5 Ways to Navigate this Election Season While Being Sober

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Saint Louis, MO, USA - March 11, 2016: Donald Trump talks to supporters at the Peabody Opera House in Downtown Saint Louis.

Though the election season is (thankfully) coming to a close soon, the negative news regarding political candidates continues and seems to be intensifying. And, unfortunately, we are seeing a great deal of that evidenced on our social media feeds, preferred news outlets and in our daily conversations, even within our recovery communities. The latter reality can be straining on a newly sober mind.

As such, it is important for those of us in recovery to find ways to navigate this election while being sober. Thankfully, that’s not as difficult a task as steering clear of political conversations altogether. In fact, the desire to do so brings us to the first suggestion:

1. Set boundaries.

Though reality is something we all have to learn to deal with in recovery—something we are generally accustom to escaping or avoiding—we do have the right to set personal boundaries when reality becomes overwhelming. Whether those boundaries are by way of social media—like unfollowing or unfriending someone who is not respectful of your views or seemingly toxic—or face-to-face conversations, you have a right to simply suggest a change of subject or, if needed, disconnect from someone completely, even if just temporarily.

2. Accept and respect differences.

It’s really quite simple; agree to disagree. That’s the easiest way to deal with opposing views. This late in the game, there’s likely no way you’re going to change your mind, and the same goes for the other person. So, to avoid the loss of a friendship or connection, it is best to simply accept the fact that you don’t agree and respect each other, regardless. And, since you cannot control what another person does or doesn’t do, if this is not a workable solution for someone else, it may be time to set the aforementioned boundaries involving disconnection.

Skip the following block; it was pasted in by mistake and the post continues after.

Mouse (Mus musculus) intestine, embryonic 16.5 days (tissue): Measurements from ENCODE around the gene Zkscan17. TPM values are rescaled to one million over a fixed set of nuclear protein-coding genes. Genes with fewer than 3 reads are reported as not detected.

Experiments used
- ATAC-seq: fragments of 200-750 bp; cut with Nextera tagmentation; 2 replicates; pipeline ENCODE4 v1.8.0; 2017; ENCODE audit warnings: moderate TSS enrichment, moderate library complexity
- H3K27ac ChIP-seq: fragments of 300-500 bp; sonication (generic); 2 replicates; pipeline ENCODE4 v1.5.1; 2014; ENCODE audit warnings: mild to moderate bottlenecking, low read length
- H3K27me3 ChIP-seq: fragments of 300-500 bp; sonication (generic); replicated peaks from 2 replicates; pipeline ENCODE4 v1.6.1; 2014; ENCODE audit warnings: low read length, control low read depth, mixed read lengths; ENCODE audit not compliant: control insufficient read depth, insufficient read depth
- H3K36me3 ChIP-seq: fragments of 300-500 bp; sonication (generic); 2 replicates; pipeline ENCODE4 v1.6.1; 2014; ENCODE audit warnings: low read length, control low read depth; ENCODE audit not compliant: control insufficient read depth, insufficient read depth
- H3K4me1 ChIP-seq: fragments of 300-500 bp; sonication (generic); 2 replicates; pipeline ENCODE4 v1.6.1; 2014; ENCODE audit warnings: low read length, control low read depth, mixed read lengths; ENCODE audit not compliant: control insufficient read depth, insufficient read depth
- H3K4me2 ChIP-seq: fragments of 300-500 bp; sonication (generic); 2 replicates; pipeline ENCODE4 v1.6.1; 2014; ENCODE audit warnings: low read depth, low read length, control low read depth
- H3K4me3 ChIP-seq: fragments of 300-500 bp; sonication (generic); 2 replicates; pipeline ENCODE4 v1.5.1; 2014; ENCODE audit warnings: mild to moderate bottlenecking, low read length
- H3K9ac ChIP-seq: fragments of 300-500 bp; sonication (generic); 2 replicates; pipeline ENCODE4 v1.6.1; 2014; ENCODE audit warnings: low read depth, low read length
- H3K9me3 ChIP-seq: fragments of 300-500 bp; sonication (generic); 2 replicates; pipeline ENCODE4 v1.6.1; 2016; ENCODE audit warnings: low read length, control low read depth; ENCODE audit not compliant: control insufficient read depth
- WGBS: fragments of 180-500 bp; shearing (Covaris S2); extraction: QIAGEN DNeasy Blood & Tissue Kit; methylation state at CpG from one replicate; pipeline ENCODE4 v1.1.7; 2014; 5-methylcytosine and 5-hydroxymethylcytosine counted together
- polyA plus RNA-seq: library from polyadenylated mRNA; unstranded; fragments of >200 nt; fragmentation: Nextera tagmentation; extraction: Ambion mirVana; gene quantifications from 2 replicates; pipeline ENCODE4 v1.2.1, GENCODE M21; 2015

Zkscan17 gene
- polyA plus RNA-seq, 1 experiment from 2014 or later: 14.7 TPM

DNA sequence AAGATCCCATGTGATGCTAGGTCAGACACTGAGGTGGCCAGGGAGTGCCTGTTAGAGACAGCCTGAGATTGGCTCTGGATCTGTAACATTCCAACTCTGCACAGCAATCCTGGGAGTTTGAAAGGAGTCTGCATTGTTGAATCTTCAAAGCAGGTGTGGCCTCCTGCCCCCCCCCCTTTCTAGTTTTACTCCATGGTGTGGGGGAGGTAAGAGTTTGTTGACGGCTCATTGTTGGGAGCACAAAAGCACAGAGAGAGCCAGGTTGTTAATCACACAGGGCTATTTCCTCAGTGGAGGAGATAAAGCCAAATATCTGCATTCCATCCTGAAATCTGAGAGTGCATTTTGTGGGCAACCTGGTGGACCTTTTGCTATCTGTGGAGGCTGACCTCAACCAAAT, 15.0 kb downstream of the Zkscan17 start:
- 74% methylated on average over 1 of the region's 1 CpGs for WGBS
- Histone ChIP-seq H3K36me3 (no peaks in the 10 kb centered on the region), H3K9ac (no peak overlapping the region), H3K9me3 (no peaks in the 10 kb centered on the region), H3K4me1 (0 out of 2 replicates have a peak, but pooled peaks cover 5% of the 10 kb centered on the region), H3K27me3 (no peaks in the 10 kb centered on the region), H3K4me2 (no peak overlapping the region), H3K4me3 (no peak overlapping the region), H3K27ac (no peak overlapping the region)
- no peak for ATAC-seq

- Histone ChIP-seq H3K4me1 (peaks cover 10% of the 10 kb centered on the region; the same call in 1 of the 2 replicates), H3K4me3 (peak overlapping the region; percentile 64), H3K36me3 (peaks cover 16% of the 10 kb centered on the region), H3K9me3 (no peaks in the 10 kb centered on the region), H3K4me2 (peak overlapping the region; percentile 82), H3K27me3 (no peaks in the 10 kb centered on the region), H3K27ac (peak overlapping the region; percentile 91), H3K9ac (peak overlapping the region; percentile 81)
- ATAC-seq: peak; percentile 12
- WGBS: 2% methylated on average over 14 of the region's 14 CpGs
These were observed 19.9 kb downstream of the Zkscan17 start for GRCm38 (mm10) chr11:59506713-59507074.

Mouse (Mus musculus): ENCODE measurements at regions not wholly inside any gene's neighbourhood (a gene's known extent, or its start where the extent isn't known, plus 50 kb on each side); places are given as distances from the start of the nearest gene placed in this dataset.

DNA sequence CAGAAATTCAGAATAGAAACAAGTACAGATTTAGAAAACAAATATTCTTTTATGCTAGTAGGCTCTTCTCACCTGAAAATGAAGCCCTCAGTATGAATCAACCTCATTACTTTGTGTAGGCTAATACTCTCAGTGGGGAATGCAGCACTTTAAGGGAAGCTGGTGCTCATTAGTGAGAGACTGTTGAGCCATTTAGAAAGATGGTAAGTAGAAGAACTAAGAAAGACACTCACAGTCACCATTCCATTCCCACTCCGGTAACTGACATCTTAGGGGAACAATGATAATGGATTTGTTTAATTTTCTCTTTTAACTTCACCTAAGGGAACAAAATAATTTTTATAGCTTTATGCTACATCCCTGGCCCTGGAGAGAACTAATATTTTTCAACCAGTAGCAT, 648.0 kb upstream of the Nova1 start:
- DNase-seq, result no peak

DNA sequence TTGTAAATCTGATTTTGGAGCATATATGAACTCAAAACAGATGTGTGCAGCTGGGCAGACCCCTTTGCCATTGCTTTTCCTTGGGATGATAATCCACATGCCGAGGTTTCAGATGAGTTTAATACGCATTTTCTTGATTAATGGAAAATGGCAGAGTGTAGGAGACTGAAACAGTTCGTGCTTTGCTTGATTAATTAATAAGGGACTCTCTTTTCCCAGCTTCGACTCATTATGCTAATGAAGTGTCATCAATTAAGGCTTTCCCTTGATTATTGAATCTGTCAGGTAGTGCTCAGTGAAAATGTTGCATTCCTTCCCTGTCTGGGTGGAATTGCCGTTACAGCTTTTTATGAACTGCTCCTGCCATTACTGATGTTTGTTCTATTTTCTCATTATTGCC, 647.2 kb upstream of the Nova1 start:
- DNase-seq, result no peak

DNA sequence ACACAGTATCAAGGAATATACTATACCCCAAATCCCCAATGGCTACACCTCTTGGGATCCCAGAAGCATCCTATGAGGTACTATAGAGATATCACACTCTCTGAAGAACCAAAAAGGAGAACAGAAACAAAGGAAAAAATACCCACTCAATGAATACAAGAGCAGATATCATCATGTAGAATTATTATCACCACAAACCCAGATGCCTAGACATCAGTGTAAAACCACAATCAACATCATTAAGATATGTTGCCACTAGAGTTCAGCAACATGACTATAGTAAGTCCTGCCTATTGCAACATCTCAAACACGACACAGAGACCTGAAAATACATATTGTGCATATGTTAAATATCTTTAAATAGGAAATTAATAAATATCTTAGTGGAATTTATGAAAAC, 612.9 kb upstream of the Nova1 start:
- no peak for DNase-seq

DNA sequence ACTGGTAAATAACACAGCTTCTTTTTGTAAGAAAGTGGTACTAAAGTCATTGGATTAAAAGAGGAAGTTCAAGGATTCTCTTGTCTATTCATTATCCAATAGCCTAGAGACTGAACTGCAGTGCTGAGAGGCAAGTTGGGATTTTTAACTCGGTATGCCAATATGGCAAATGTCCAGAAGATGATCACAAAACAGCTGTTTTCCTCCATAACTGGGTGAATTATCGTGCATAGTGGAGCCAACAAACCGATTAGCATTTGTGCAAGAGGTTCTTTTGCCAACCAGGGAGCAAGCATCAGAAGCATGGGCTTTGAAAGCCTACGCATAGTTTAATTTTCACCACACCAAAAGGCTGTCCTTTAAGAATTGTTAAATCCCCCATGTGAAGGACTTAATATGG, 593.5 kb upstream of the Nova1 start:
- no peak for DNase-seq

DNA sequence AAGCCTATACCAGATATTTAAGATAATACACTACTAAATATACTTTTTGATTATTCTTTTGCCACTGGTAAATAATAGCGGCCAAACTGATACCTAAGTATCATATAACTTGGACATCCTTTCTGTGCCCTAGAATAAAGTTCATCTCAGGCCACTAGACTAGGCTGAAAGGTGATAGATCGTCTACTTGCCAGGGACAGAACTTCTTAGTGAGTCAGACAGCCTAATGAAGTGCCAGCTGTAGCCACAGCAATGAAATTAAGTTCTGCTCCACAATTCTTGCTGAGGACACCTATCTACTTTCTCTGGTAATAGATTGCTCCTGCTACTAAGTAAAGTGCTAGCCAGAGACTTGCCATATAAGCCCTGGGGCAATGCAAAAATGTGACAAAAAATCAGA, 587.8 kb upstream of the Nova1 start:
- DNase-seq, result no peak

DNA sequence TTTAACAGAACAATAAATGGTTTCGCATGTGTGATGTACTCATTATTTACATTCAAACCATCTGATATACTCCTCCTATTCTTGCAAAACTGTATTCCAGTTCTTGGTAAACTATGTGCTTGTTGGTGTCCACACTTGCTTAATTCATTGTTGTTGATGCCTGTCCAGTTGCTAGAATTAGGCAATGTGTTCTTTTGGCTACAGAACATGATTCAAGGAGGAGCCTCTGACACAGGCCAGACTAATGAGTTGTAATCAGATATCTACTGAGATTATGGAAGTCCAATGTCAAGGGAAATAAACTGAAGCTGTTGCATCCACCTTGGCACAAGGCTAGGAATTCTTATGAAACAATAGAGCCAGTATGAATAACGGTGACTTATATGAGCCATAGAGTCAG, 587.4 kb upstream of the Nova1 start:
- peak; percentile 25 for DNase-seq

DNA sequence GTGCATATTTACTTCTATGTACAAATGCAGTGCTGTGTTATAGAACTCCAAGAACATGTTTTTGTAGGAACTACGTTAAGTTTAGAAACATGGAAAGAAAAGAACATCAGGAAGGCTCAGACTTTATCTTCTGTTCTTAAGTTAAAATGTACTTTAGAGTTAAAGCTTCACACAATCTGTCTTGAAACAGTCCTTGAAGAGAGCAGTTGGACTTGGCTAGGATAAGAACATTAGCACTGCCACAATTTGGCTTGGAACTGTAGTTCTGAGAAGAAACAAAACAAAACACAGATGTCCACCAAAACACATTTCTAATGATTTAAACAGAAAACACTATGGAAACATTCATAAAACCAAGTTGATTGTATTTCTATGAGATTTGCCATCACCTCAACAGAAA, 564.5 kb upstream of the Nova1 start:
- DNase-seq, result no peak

3. Take breaks from social media and TV.

It’s always a good idea to take a break from social media and television. The more we stay plugged in, the less likely we are to enjoy nature, social events, connection with family and friends in face-to-face settings, etc. Getting away from the noise of political chatter blaring across the tv screen and social media news feed is a very healthy and needed way to maintain serenity and sanity.

4. Engage in solution-oriented conversation.

Conversations about issues surrounding politics can often be very important, intellectually stimulating ones. In that way, it can be a time of growth and progress for everyone. But it important to engage only in those conversations which offer solutions or, at least, pose some positive spin, rather than merely focusing on the problems and burying everyone in negativity. The world’s current issues may, indeed, be bleak. However, as recovering individuals, we are more aware than anyone of ways to find a sliver of hope in even the darkest day. As such, if we can’t find a solution-oriented conversation, or one focused on a shift in perspective, it may be a call to start one.

5. Express yourself, regardless.

Though it seems like no post on social media goes undebated, there is still a need for you to feel free and, more importantly, emotionally safe to express yourself. Your thoughts, opinions, feelings, ideas and experiences all matter just as much as anyone else’s, and you have just as much right to express them. If you’re not yet comfortable to stand firm in that truth and face potential conflict while carefully confronting those who seek to debate, this is likely not the best time to throw yourself out there. However, you do still need to find a safe way to express all the thoughts and feelings likely surfacing and swimming around as a result of all the chatter. Keeping a private journal is a great way to do this. Additionally, talking things out with trusted friends (whose views are similar), with yourself (aloud, in your home or while driving in your car) or with a helping professional (life coach, counselor, spirit guide, etc.) can be very helpful methods of venting and processing.

Regardless of the ways in which you decide to navigate this election while maintaining sobriety, be sure to guard against your serenity and sanity too. Remember, recovery is more than mere sobriety. And, of course, it’s a lifelong process. The election season is not. This too shall pass.


Toshia Humphries is a Texan freelance writer, artist, life coach and talk radio co-host of Girl Power Hour on Blog Talk Radio. She has been writing for two decades and possesses three degrees in counseling and psychology with a focus on addictions and women’s studies. She is also the creator of Threads Locks & Rock—a performance art show which utilizes personal experiences and stories to inspire each show and its performers, healing and empowering them and audience members alike. Much of her work is fueled by her own life experience and education.

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